I advice any driving test candidate to read the highway code in between lessons, to remind them of the information they gained from passing the theory test which could be almost 2 years ago.

It is up to you be confident about your driving test, as getting that pass certificate depends on your ability to demonstrate to the DSA driving examiner, that you deserve that full British licence.

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Signals on Driving Test

Here are some driving test tips that should help you with your signalling decisions (use of indictors) on the UK driving test. Remember that the dsa examiner will mark incorrect use of signals on the DL25 report sheet, and it is possible to fail the practical car assessment for wrong use of indicators.

1. You should always signal at a junction during the driving test, irresective of if it is a compulsory left or right turn. This also applies to whether a car is around or not when you get to the junction.

2. Remember to signal left to leave a major roundabout. The timing of the signal should be right, and not misleading, and is as you go past the exit before the one you need. So if coming off at the 3rd exit, you will put your indicators for turning left as you go past the 2nd exit.

3. You should not be using your indicators during maneuvers on the test, as there should be nobody around to benefit from them when the car moves. Use of the reverse and brake lights to inform other road users of your intentions is however required. Your driving instructor's advice should be followed here, especially for the reverse parking exercise.

4. Don't get into the habit of always signalling right to move off from a parked position on the left. While the DSA driving examiner can not penalise you for this, if you forget to cancel the signal or the timing leads to confusion for other road users, it could cost you the driving test. If there are cars approaching from behind, and there is not a safe gap, don't signal to come out, wait till they've gone or a safe gap appears, and you can move off without signaling.

5. You should always signal when changing lanes on a dual carriageway or any other road with more than one lane travelling in the same direction.

I hope you've found all of these tips useful, and that they help in your quest to pass the driving test, if so your comments are always welcome, and don't forget to share this information with your mates who are also learners.

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Common Driving Test Mistakes

Here in the UK, you can make mistakes on the driving test and still pass the DSA practical car assessment (I was told you can't make mistakes in the Netherlands, which is part of the EU).

The DSA driving examiner does not expect you to be a perfect driver, and you are allowed up 15 driving errors on the test (as long as they are not classified as serious or dangerous), with each mistake marked on the DL25 test report sheet underneath the appropriate section as the assessment takes place. I've already mentioned before that you should not take note of the driving examiner's marking, but it is important also that you don't giveup hope while on the driving test, no matter the mistake you make during the 40 minutes that the examiner is in the car with you.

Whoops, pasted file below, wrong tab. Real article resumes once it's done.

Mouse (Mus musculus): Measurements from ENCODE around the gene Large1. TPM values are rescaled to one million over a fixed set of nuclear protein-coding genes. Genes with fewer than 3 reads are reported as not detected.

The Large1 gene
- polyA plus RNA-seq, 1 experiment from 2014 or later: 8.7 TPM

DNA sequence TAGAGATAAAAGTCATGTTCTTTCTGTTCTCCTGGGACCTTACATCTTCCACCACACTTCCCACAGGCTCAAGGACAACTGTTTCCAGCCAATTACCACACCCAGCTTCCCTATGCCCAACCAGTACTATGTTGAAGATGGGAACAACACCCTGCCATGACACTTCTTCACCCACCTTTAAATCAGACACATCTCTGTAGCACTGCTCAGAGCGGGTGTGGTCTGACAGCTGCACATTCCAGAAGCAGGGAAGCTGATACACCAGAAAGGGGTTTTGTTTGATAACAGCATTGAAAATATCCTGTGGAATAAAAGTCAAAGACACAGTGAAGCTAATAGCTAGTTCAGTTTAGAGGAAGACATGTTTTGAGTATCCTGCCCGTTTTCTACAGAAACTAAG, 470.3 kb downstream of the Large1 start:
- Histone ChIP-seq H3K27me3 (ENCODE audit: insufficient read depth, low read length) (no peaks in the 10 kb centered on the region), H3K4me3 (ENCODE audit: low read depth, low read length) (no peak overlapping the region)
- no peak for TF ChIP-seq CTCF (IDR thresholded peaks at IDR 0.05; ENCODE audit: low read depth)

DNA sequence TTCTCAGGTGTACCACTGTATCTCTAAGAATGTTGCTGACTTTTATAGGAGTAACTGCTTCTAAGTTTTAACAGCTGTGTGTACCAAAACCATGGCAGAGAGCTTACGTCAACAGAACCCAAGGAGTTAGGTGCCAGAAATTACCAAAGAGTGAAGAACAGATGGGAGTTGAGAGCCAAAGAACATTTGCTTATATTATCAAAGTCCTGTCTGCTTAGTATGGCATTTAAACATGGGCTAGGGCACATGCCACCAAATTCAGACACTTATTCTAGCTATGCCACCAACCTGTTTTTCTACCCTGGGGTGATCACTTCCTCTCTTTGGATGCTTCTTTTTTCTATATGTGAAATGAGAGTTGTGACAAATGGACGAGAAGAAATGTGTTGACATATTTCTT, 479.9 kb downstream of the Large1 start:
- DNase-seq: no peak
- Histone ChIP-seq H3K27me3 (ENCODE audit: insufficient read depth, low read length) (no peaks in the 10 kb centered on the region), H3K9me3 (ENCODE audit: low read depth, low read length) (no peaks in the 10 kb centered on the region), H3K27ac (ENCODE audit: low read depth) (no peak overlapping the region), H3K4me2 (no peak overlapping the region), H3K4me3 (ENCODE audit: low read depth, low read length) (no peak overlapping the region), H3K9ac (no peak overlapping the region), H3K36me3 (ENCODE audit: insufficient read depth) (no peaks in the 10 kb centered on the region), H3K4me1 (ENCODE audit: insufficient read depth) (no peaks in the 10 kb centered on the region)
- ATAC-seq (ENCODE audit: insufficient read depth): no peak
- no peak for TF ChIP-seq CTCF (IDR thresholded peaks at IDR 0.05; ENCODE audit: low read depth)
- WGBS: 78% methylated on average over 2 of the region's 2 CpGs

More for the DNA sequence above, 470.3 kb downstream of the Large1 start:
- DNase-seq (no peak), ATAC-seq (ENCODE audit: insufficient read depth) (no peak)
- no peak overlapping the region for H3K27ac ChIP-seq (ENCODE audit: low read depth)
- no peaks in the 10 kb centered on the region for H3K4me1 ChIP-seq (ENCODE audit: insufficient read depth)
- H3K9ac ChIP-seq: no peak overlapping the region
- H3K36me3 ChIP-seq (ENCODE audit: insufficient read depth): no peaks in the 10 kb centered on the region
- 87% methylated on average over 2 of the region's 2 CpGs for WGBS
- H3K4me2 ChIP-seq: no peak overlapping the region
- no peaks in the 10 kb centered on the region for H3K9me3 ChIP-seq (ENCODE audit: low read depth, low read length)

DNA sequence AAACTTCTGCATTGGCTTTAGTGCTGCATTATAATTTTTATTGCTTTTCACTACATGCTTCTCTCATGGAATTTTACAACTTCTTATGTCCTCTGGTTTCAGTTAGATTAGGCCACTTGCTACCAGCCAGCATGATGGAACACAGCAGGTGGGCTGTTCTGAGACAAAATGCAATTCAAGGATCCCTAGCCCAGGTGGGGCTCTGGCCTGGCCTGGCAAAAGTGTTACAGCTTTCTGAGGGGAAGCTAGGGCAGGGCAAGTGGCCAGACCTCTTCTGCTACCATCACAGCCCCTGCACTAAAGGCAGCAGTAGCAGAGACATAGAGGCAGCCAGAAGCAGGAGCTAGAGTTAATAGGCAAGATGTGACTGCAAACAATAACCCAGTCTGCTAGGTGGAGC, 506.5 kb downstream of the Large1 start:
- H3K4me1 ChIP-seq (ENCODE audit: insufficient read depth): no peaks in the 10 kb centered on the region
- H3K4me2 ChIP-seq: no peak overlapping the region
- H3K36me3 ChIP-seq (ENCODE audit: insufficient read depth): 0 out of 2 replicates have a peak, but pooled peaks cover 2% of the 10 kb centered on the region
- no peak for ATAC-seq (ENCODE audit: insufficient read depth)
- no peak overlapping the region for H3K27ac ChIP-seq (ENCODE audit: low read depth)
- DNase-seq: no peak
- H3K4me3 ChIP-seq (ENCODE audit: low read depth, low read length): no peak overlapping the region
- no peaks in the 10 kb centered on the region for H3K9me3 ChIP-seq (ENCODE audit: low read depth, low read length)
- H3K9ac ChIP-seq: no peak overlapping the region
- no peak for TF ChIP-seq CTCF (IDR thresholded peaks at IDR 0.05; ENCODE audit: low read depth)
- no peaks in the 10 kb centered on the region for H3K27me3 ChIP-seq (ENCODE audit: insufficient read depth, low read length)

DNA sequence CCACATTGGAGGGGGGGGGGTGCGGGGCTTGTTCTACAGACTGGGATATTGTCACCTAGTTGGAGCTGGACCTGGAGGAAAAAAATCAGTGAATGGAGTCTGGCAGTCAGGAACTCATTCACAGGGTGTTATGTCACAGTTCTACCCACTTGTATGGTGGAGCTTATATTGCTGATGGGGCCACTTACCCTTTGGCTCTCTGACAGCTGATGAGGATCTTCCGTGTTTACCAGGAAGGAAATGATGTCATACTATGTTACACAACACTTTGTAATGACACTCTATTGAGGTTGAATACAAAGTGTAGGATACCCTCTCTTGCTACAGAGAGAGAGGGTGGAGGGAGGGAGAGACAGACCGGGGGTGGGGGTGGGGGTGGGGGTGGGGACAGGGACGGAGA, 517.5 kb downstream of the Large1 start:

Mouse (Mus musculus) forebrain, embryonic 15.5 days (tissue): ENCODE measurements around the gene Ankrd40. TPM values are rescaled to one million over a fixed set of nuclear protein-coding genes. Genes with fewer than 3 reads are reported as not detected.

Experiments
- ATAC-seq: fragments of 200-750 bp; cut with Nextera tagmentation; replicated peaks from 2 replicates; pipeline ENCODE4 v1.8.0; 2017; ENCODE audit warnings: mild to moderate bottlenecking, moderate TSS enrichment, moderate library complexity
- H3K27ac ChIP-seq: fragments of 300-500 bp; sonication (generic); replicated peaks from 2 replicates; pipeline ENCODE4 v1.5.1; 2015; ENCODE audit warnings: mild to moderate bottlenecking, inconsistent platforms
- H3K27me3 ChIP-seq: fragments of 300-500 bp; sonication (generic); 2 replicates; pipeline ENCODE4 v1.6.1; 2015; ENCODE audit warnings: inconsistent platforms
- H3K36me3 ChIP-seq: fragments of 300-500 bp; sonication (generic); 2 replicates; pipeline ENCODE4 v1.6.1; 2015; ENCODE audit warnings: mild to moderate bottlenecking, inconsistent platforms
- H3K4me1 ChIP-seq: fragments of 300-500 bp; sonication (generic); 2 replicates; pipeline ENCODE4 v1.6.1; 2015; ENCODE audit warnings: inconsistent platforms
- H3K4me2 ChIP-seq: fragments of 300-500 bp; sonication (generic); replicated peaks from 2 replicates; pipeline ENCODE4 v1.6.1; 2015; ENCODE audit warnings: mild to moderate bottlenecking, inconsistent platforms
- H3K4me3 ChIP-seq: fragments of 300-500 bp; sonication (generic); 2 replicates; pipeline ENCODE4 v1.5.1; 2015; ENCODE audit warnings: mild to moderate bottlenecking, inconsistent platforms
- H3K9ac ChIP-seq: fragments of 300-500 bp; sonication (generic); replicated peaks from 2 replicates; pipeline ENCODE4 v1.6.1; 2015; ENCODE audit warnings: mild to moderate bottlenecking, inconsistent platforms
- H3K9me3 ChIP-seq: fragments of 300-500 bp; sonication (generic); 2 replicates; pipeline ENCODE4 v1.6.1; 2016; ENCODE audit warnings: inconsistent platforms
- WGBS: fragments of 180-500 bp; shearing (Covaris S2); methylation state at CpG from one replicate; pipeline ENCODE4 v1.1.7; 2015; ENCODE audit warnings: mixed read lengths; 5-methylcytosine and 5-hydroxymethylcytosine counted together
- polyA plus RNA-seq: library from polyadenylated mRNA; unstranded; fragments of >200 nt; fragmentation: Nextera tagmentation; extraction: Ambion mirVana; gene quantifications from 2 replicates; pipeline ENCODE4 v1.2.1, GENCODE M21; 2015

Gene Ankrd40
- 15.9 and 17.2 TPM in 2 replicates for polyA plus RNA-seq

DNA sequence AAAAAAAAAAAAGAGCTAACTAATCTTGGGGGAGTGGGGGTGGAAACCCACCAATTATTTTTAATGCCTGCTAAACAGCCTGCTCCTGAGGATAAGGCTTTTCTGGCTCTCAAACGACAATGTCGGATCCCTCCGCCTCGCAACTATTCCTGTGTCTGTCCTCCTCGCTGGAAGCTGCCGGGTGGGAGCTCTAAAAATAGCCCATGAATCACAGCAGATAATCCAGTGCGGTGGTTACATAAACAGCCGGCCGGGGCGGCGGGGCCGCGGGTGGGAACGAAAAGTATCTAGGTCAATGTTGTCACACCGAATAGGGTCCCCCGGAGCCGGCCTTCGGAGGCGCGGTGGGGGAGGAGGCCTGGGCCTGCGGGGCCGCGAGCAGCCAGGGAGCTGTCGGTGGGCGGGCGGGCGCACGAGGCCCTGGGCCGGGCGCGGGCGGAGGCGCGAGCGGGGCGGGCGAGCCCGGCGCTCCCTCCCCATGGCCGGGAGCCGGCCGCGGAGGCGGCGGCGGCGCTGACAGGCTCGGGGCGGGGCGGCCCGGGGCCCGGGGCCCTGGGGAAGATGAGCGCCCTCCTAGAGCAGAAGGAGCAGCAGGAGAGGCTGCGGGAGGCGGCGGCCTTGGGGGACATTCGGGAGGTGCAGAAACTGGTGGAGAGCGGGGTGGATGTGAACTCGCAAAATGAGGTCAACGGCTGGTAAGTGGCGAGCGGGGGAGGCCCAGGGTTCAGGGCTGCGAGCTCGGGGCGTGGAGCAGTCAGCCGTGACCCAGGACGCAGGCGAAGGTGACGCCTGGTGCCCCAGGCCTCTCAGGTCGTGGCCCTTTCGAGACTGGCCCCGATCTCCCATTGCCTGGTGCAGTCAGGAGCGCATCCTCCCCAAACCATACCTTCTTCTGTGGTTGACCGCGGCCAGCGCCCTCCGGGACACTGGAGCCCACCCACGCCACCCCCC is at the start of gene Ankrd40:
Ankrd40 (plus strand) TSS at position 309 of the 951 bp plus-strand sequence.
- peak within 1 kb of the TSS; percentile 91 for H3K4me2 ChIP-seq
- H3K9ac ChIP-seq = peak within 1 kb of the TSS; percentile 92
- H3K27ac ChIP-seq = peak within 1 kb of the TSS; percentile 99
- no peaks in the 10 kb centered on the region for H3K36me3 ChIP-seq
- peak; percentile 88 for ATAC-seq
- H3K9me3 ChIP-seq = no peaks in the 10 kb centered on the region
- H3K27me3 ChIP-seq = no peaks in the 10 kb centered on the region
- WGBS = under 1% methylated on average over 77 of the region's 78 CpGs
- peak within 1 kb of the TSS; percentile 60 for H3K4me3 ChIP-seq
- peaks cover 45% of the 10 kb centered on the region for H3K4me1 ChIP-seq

The most sensible thing you can do if you make a mistake during the driving test is correct it if possible, so if you wanted to select a particular gear to go up a hill, don't allow the car to struggle all the way up if you accidentally got the wrong gear. The examiner might not mark you down if you make the correction immediately, but you would definately get a driver error if you allow the car to continue in the wrong gear.

The other thing to bear in mind is that the driving test is not over until you get back in to the test centre and the examiner tells you to turn off the car engine, therefore you don't know that you have passed or failed especially if you made a mistake which your instructor has told you not to do on the test (touch the kerb during turn in the road). The DSA examiner does have some discretion to use, and while you want to drive at the required standard, you must not give up hope on any mistakes you make, as you could still pass the driving test if the examiner decides to be lenient on you.

Important! If you are not learning to drive with an instructor, it is important that BOTH you and the person teaching you to drive read The DSA official test guide, this book will greatly increase your chance of passing the driving test without spending too much money on lessons.

See also reasons for failing driving test and driving test guarantees.

Road Signs and Markings on the Driving Test

Junctions on the Test

Turn in the Road 3 Point Turn

Listen to driving instructor advice

This might seem an obvious driving test tip, but I must stress that if you really want to have a good chance of passing the uk driving test, then you need to listen to the advice given to you by a DSA approved driving instructor.

From experience, I know that a lot of learner drivers think that when ever an ADI says you are not ready for the test, they think that the instructor says this only because they want more driving lessons and money from you! If you are told to postpone a test, you should ask the question why, and find out what it is you have to do to be in a better position to pass the test.

Another thing you can do is get a second opinion on your driving skills by taking an assessment lesson with a different instructor, if the feedback to get is similiar to the recommendation from your normal ADI, then you do have some work to do before you should put yourself in for the DSA practical car test at any centre.
Many learner drivers are very quick to take advice from family members or friends when it comes to the test, but think about this, would these advisors of yours be able to pass the current driving test without taking any professional instruction?

An approved driving instructor has all the knowledge and driving skills to pass the test as required by a DSA examiner, so they are the best person able to let you know if you have reached the required standard, you should also make sure you have covered all the skills mentioned in the DSA drivers record available from the driving standards agency website.